Long Distance Buses in Peru

November 4, 2013


The green “TOURISM AREQUIPA” sign lit atop the yellow frame made me feel a little calmer. I had been trying to locate a legitimately licensed cab company after hearing reports that in addition to visiting the Santa Catalina Monastery, getting driven out into the desert by a bogus driver, beaten, and robbed was a common tourists’ pastime in Arequipa. My heart rate fell again when he stopped to ask a police officer to interpret for me, unsure of my final destination. Always a good sign.

I’m not nearly as skeptical as I come across when it comes to trusting strangers and believing things will work out for the best. But I do my research, and I am cautious; I seldom carry more than a few dollars’ cash in Peru, and my passport is always locked away. In the case of transportation, when I was facing a 15+ hour bus ride from Lima to Arequipa after an international flight, I opted for the 90-minute airplane ride. However, on my way out, I had no choice; if I wanted to see the Nazca Lines, I had to bus all the way across the country.

An overnight bus sounded like the best option. I had heard reports of buses being pulled over at 2 AM in the middle of nowhere and its passengers stripped of their belongings, but these sounded few and far between and mostly restricted to routes between Peru and Ecuador. My first choice was Cruz del Sur, the most respectable (and expensive) company running between major cities. My thinking was this: wouldn’t the most expensive tourist bus companies be more likely to be targeted by thieves? In the end, I realized there was little to worry about and opted for a 1st-class ticket from Arequipa to Nazca.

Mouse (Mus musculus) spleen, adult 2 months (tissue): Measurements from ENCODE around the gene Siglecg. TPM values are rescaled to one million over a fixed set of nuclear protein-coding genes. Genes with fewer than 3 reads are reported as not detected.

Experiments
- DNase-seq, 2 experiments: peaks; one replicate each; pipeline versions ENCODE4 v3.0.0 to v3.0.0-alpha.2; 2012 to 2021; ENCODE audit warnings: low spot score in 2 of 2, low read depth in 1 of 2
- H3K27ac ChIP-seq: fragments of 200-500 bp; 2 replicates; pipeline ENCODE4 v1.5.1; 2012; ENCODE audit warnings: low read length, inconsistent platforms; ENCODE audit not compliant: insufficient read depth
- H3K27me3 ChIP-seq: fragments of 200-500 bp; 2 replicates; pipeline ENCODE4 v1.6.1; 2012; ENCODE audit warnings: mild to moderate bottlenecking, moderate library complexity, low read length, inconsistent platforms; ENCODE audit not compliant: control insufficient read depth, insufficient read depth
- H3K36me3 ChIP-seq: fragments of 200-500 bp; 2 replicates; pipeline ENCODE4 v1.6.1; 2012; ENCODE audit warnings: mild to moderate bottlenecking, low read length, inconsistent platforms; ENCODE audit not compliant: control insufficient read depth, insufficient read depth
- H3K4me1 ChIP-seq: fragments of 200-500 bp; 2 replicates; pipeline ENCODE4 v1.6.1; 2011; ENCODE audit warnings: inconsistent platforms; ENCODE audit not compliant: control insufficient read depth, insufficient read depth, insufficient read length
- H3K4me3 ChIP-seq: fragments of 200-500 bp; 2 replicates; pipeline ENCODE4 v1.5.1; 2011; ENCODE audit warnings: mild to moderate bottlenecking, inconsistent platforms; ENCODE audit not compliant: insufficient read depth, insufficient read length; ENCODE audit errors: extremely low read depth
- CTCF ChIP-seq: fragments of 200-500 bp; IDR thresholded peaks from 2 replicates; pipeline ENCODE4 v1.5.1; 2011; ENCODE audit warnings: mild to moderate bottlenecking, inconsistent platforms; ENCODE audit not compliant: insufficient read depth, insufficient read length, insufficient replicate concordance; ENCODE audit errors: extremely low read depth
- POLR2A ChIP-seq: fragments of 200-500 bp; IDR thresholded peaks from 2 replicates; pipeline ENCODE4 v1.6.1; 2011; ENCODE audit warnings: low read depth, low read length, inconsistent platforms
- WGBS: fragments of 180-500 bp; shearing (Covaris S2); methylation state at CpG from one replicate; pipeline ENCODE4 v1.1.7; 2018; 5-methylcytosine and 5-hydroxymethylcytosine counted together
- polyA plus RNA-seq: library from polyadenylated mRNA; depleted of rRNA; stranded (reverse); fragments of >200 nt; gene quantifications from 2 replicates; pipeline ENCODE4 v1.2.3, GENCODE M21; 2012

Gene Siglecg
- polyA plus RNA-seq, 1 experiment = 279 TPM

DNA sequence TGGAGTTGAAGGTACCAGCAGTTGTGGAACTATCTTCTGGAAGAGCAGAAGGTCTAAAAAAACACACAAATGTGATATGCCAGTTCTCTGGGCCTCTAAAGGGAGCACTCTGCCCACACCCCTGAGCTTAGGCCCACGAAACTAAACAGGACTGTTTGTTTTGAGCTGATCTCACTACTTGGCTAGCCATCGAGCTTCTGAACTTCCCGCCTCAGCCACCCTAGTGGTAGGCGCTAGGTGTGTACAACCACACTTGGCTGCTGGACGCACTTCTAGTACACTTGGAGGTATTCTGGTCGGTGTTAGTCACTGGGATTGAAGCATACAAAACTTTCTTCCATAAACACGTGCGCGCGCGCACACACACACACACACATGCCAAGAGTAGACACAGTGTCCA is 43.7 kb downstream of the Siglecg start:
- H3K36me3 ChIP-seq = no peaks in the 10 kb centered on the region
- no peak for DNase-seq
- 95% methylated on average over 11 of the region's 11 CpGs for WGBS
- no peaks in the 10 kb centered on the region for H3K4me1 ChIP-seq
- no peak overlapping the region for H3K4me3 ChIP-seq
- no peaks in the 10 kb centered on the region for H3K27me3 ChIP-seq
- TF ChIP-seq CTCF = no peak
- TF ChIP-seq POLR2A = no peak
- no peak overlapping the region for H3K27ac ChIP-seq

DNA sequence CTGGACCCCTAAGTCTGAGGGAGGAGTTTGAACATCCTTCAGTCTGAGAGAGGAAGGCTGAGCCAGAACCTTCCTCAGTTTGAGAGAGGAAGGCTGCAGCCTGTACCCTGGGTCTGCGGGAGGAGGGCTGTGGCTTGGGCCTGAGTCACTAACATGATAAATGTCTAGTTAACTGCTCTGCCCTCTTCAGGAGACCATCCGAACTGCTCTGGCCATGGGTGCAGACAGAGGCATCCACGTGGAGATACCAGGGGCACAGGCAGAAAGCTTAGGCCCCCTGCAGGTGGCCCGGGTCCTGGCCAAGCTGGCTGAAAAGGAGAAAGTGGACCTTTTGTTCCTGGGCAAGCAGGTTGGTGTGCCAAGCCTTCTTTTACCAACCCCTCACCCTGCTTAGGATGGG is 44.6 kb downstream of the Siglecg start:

Having dropped me off at the newer of Arequipa’s bus terminals, Terrapuerto, I attempted to do what I had always done in Korea: take my purchased ticket to the platform and just board. Not so simple in Peru, at least when you book with one of the major companies. Each requires you to check in like on an airline and walk through a security sweep. In addition, the bigger companies have individual lounges and gates. There’s always a departure tax of a few soles.

Although Cruz del Sur was known for being on time, this is still Peru, and incompetence and tardiness can sometimes reign supreme. I’m complaining, but it really wasn’t a big deal (we were held on the highway for two hours in the middle of the night as well, but I was half-asleep). As a first-class passenger, we were given nice seats that reclined 50-60 degrees, blankets, and pillows. Each passenger was given a once-over with a video camera to ensure no one was misses and no switches were made.

The downsides? Not many that others have seen in long-distance buses. There was a movie playing overtly loud and bright. There are toilets on board… but they’re not equipped to deal with solid waste; another good reason to not ride the bus when you’re dealing with Montezuma’s Revenge. Although Cruz del Sur is monitored from a central office with GPS, other companies like Peru Bus (Soyuz) have had a terrible track record when it comes to safety, including robbery, accidents, and pickpocketing. I’ll have to make my own judgement as I ride one between Nazca and Ica.

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